This CD is reissued by ArkivMusic.
Notes and Editorial Reviews
Giulini's desire is to give this music time to breathe and be heard, and he is absolutely the master of how best to bring that about.
In an age when any recording of Beethoven's Fifth is little more than a blip on an accountant's screen, it is salutary to be reminded that the symphony was once a germ in the creative mind. In the beginning there was the vision, and the work itself. After that came interpretation, and competition between interpretations, Edison and Berliner, and, finally, Beethoven's Fifth as 'product'. Giulini's recording of the Fifth, which ends with a piccolo singing high in the stratosphere as C major sounds majestically beneath, is not a performance in the histrionic (or historic) sense of the word.
Rather, it is a meditation on the work's informing vision, what Goethe called "the Fall upwards", the transition from dark to light, the seeds of spiritual regeneration planted in the very ground of despair.
And that is not an elaborately periphrastic way of saying that the performance is a bit dull, that the old boy is not quite what he was. Giulini's desire is to give the music time to breathe and be heard. And he is absolutely the master of how best to bring that about. You hear this in the time he allots to the opening fermatas (and in the fineness of their sound, rich and unforced); you hear it in the slight 'lift' he imparts to the rhythm, the time they are given to dance; and you hear it in the steady, unflustered pulse of the whole.
The final two movements are treated as a seamless robe. Logically — since there is no repeat of the Scherzo's first half — Giulini omits the finale's exposition repeat. The music is thus allowed to move forward with a simple momentum of its own. Climaxes are finely judged, and rarely has the Scherzo's unexpected return within the finale seemed so fine an invention as it does here. ("An invention as inimitable as the beginning of Hamlet", as Basil Lam once described it.) There is lovely detailing of the inner parts, too. As ever with Giulini, the violas are well nursed, their launch of the finale's G major subject as eloquent as you will ever hear it. The symphony's slow movement, incidentally, is played as though it is first cousin to Schubert's Unfinished Symphony.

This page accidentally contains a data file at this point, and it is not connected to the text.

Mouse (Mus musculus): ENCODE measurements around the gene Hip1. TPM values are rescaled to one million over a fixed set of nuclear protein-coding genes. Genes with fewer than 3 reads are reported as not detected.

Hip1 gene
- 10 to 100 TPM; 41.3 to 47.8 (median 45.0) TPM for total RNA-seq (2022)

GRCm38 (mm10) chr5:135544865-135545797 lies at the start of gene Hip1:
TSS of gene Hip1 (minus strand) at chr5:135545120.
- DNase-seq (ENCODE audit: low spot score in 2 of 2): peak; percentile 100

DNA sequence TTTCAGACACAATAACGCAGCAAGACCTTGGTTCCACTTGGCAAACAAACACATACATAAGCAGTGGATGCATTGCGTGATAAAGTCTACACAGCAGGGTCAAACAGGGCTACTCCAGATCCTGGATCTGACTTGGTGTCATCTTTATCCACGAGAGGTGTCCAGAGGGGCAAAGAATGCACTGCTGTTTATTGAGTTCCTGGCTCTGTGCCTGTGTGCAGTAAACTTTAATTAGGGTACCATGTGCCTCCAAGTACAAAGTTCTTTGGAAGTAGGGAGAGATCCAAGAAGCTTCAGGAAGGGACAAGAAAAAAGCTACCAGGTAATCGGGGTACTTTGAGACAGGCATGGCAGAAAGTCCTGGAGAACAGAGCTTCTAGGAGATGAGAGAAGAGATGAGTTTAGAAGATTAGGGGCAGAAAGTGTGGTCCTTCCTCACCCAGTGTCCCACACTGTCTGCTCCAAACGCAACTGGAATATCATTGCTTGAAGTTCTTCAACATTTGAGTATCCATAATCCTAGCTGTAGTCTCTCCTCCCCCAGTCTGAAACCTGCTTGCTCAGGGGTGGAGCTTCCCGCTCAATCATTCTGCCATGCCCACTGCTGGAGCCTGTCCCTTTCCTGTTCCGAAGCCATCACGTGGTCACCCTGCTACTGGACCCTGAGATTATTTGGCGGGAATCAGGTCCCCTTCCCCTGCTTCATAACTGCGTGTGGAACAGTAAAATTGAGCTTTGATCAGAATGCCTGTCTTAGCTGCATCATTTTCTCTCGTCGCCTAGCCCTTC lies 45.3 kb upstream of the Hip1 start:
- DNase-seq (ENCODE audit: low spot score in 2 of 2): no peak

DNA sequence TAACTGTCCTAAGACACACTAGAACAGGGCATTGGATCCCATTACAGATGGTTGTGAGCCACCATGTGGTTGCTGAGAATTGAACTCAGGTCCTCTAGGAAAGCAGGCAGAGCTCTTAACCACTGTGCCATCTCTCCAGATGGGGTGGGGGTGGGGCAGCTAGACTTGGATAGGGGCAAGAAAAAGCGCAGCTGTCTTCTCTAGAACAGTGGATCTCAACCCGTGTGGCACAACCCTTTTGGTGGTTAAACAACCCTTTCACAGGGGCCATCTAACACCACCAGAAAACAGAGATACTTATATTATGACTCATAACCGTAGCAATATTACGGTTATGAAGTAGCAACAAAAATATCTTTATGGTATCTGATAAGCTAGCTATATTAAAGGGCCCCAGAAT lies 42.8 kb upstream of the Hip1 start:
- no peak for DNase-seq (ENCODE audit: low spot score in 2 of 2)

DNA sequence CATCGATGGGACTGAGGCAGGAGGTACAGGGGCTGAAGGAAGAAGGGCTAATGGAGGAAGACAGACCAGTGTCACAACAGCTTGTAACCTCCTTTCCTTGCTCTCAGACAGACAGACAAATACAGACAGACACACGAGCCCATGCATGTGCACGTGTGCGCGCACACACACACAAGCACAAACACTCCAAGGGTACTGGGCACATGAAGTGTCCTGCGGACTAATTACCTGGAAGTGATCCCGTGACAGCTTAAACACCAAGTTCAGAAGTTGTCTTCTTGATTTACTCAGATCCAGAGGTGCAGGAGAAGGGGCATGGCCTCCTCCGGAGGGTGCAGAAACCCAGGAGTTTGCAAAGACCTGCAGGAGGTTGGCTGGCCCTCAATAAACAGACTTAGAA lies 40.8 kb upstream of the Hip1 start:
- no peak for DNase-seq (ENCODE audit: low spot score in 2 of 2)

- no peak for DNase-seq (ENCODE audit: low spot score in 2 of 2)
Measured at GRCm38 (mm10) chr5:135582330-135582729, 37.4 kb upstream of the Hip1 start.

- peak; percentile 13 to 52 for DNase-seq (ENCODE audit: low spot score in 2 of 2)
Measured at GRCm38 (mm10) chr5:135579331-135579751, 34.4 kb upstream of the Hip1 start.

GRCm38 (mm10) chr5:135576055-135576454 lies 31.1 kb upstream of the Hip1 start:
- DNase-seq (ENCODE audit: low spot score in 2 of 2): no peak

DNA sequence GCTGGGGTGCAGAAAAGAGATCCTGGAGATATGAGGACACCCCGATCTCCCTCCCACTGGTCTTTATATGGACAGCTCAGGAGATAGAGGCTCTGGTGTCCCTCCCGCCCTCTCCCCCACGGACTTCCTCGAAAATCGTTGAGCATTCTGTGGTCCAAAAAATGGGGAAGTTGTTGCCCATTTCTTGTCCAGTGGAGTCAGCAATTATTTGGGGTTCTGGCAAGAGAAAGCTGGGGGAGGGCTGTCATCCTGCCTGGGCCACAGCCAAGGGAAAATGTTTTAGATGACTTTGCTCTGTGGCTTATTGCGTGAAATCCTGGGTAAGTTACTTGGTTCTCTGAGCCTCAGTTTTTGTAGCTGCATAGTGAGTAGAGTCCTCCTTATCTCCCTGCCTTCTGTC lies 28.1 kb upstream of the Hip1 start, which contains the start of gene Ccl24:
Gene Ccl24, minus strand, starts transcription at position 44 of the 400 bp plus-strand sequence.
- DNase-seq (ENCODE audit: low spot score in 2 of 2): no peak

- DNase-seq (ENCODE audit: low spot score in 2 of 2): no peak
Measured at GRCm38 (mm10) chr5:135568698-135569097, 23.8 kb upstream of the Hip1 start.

The coupling is shrewdly chosen since Beethoven wrote the Fourth Symphony, in part, to solve a crisis in the creation of the Fifth — the crisis of how best to effect that "Fall upwards" from C minor Scherzo to C major finale. (Interestingly, the Fifth precedes the Fourth on the disc, though if you wish to follow the actual compositional chronology you would need to bail out of the Fifth Symphony before the transition on the drum, play the Fourth Symphony and only then return to the Fifth. A somewhat eccentric procedure.)
Giulini has never previously recorded the Fourth Symphony, an odd omission since it is a symphony I would have thought him born to conduct. Coming to it thus late has its risks and I am not sure that Giulini has the work's measure at every point. The slow introduction, the slow movement, and the still points of the Allegro vivace's turning world are wonderfully well reimagined and realized. The word vivace, though, implies a slightly more spirited gait than Giulini allows. But if parts of the first movement seem a touch lumpy, the finale is a miracle of unforced motion, the La Scala playing relaxed, the mood gamesome as it invariably is when the conductor takes note of Beethoven's written instruction Allegro ma non troppo. (Klemperer was always very persuasive in this movement, Gardiner on his recent Archiv recording is ruinously quick.)
Sony's Milan recordings place the orchestra a shade distantly, giving a slightly veiled quality to the string tone, but since this is consonant with the sound Giulini draws from the orchestra it is hardly a matter of great concern. Along with the Pastoral Symphony (5/94) this must be the pick of the cycle to date.
-- Gramophone [11/1995]
Works on This Recording
Symphony no 5 in C minor, Op. 67 by Ludwig van Beethoven
Carlo Maria Giulini
La Scala Philharmonic
Written: 1807-1808; Vienna, Austria
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